Cleaning the gutters before the storm (why do I always wait 'till the end)

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Danny D. wrote, on Thu, 11 Dec 2014 20:40:42 +0000:

BTW, this is spewing out on a steep almost-vertical cliff of mud.
I wonder, if, when I have the time/energy/money/inclination, etc., if there is a way to *capture* all that water that is spewing off my roof?
I tasted the water and it's clean and it looks clear, and the roof is tile so it's as clean as can be. If I keep the gutters clean, the water should be drinkable (it's just rainwater, after all).
At the very least, I can use it in the pool (which is a few hundred feet away from this drainage opening).
The pipes look broken, so they look like they still went further, but this is a good 100 feet from the house so it's on a steep hillside of mud.
I wonder if there is an inexpensive holding tank that I can put on the hillside to capture this water for re-use during the dry times (which is 90% of the year)?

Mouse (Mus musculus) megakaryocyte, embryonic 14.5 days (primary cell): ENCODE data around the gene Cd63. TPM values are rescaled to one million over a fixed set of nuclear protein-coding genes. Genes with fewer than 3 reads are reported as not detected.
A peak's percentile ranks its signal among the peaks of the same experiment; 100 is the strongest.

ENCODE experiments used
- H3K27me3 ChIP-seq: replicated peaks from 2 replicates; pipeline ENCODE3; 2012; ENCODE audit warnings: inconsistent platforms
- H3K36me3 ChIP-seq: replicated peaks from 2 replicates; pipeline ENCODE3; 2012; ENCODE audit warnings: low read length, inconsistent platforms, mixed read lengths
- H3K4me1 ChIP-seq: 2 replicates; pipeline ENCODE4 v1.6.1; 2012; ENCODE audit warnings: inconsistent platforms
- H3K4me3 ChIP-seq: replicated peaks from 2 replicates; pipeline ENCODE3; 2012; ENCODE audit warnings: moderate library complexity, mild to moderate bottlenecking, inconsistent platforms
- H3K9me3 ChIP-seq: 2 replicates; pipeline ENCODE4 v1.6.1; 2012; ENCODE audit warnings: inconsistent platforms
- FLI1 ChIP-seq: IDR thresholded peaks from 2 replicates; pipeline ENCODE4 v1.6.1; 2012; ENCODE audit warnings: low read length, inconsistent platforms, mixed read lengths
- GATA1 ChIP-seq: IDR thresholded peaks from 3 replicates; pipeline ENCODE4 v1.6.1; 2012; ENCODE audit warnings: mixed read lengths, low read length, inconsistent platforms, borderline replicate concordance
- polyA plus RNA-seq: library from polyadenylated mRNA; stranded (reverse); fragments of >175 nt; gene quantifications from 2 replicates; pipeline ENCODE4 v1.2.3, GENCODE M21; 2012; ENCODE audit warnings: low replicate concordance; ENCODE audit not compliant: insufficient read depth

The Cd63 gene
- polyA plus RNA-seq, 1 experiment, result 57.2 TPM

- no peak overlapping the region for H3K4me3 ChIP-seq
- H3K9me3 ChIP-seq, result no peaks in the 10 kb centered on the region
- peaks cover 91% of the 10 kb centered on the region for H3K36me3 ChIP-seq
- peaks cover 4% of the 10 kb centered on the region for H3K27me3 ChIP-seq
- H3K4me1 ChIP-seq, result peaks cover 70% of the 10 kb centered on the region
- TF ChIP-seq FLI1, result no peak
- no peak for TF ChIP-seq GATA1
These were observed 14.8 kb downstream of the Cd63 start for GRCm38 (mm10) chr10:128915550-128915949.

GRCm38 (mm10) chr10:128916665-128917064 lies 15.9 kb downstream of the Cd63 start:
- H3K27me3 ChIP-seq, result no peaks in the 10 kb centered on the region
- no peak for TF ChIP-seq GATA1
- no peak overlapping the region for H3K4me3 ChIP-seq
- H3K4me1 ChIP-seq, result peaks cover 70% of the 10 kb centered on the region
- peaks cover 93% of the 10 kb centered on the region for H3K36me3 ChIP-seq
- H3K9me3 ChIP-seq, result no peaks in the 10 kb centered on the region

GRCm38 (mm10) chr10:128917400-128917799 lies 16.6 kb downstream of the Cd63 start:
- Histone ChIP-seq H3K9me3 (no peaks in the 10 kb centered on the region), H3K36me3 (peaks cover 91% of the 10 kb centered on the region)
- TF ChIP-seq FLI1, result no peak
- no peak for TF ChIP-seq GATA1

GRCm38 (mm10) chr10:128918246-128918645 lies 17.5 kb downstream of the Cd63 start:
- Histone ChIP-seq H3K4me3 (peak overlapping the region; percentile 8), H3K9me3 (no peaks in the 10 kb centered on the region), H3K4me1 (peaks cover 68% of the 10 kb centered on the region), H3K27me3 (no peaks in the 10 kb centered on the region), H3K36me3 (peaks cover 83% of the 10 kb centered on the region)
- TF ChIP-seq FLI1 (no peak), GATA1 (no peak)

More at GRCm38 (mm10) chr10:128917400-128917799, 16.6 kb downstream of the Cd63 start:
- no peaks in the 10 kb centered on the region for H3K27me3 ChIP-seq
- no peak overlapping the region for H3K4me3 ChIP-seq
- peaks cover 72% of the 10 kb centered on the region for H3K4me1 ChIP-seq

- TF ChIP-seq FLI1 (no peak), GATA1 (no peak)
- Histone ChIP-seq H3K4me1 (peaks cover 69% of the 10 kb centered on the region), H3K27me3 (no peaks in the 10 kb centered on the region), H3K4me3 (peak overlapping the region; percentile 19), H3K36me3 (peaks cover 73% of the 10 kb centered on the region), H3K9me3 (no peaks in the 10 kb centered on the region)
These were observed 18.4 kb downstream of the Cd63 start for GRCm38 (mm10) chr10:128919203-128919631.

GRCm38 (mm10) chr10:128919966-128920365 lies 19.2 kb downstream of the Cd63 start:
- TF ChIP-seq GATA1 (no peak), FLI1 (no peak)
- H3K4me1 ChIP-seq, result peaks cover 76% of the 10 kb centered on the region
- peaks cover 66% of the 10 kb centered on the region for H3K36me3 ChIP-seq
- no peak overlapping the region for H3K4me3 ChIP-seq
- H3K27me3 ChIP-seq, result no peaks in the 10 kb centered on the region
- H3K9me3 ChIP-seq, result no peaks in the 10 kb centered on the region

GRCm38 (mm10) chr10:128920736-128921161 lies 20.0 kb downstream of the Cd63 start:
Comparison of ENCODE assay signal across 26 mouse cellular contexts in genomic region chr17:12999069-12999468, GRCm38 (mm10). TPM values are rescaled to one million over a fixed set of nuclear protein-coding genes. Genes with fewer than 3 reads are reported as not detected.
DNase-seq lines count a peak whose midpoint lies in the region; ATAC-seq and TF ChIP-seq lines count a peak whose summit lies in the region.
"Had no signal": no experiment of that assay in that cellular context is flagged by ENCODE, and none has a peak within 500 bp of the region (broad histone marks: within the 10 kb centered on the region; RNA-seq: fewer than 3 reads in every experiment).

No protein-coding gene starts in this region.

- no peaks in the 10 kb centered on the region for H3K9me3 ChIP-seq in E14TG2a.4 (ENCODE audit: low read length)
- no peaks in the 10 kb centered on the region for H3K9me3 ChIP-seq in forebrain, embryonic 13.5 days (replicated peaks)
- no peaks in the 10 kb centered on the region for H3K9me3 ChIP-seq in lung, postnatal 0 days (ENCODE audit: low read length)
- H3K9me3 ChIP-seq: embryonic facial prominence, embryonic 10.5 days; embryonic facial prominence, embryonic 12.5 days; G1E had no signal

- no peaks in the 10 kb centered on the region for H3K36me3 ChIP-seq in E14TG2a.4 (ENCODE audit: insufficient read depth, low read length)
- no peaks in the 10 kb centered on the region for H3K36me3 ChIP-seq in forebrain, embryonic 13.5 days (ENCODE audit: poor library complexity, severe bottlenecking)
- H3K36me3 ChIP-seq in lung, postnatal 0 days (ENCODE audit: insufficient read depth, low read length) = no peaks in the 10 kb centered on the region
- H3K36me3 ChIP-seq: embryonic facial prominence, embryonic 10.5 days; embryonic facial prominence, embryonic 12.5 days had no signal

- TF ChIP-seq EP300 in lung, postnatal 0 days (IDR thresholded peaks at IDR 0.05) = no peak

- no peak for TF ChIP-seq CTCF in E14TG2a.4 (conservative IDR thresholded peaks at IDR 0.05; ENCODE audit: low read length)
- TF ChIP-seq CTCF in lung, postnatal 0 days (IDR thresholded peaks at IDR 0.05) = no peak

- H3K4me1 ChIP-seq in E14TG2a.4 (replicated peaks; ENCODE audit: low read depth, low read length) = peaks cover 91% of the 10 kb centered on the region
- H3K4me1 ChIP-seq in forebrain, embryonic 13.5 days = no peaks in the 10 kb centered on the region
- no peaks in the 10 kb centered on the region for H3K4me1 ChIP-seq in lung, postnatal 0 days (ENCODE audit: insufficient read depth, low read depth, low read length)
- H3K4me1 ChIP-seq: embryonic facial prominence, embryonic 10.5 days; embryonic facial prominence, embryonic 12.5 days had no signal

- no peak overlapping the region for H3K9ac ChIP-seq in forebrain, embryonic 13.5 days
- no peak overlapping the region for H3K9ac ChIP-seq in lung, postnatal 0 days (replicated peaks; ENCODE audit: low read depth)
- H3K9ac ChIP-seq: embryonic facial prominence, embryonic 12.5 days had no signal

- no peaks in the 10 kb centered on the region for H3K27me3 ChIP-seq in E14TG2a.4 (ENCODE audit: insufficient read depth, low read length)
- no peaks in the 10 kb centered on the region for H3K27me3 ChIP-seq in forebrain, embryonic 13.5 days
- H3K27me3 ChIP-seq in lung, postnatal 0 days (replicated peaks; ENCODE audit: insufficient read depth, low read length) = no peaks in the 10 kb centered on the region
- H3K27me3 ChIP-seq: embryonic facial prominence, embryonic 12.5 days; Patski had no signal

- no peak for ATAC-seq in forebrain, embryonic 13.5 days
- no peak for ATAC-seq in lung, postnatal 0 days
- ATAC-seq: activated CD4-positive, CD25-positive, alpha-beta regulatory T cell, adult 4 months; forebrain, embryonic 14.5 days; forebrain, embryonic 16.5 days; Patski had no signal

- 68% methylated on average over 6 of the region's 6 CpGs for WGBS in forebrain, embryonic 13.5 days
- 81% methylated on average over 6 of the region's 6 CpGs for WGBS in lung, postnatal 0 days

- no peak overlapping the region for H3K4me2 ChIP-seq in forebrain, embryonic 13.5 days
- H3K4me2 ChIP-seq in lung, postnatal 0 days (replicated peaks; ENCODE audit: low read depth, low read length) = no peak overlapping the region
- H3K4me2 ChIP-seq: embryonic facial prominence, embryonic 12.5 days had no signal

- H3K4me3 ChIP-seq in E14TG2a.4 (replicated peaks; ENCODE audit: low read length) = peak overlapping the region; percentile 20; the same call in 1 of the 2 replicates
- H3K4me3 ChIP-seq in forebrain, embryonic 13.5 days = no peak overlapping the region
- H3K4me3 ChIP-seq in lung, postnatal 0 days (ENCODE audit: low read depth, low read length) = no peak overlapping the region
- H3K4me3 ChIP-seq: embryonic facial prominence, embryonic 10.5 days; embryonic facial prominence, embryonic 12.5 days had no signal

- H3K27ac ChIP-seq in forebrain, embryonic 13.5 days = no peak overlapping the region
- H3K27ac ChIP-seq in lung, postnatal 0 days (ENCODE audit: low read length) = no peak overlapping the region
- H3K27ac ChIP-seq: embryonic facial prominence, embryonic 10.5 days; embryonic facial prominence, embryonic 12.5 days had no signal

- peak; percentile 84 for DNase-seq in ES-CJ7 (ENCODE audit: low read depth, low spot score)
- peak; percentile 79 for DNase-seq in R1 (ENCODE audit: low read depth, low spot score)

Do any of you capture your rainwater for re-use?
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Oren wrote, on Thu, 11 Dec 2014 13:06:55 -0800:

I think all the other drainage pipes must be buried because I've never seen them pop out of the ground like this one does.
I suspect there are at least three or four outlets, as the house is on a hill so all four sides slope downward, so, it wouldn't make sense to curl around the house from the other side to here.
So, I think, the system was designed to be totally underground. That means, I think, that there "may" be a holding tank somewhere.
Maybe it goes into the leach field system? That one set of outflow pipes (black and white) is in the general vicinity of the leach field.
Is it normal for roof drainage to go underground into a leach field?
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Oren wrote, on Fri, 12 Dec 2014 10:32:04 -0800:

Right now, I'm working on the generator, but I have another pipe on the other side that has surfaced so I will check it out.
Now that I see what these two pipes look like, I'm pretty sure the one that has surfaced (but not the end) is a drainage pipe.
I'll double check and report back.
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